In the meantime, I had two others in another pasture become ill. One had the tell-tale diarrhea and super skinny appearance and the other was just very lethargic. I brought them in and treated them with the same treatments. The one with diarrhea survived and the other was dead in a day. I took her to University of Georgia to have an autopsy done. I had never dealt with anything like this before. I consulted my veterinarian for further recommendations. She told me that it was probably Barber Pole, but I wanted proof since I had never dealt with this before. The next day I had two more become sick. One with diarrhea and the other not; I lost the non-diarrhea doe the following morning. I was heart sick.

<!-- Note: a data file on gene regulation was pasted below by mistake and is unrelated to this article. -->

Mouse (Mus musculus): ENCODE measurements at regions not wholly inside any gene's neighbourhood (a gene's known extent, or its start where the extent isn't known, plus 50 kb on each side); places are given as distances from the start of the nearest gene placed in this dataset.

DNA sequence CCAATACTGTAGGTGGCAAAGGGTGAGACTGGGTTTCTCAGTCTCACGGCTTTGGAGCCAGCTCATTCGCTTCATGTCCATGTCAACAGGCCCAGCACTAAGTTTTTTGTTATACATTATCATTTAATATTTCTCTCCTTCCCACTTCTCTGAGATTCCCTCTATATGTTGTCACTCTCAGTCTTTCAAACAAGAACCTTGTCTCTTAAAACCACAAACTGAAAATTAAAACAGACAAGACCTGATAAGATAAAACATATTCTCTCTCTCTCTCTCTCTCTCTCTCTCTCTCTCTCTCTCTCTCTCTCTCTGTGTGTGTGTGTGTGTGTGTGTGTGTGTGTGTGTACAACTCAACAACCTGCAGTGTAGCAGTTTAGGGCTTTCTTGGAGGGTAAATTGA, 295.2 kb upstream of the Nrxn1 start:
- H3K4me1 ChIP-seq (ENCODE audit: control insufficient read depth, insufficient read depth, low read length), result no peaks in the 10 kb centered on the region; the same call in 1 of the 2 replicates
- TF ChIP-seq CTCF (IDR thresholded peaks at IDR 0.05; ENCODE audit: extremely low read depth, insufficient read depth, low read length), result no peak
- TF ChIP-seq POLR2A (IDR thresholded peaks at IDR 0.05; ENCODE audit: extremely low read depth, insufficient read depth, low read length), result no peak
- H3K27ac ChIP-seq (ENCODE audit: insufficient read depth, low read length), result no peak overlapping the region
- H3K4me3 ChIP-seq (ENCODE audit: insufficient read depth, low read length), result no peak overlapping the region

I started with the recommended treatment by my veterinarian the next day. I not only treated the sick ones, but everyone on the property. You have to break the life cycle of the worm.


Her recommendation is as follows:

  • Cattle Cydectin Pour On (Purple liquid): Give 1cc per 20 pounds orally.
  • At the same time you should give an injection subcutaneous of prescription strength Thiamine, 1cc per 50 pounds, every 12 hours until diarrhea stops.
  • The Cydectin should be given every 10 days for at least 3 times. Every time you give Cydectin you have to give the injection of Thiamine. Thiamine is the only B vitamin the body cannot produce. It also helps stop the diarrhea.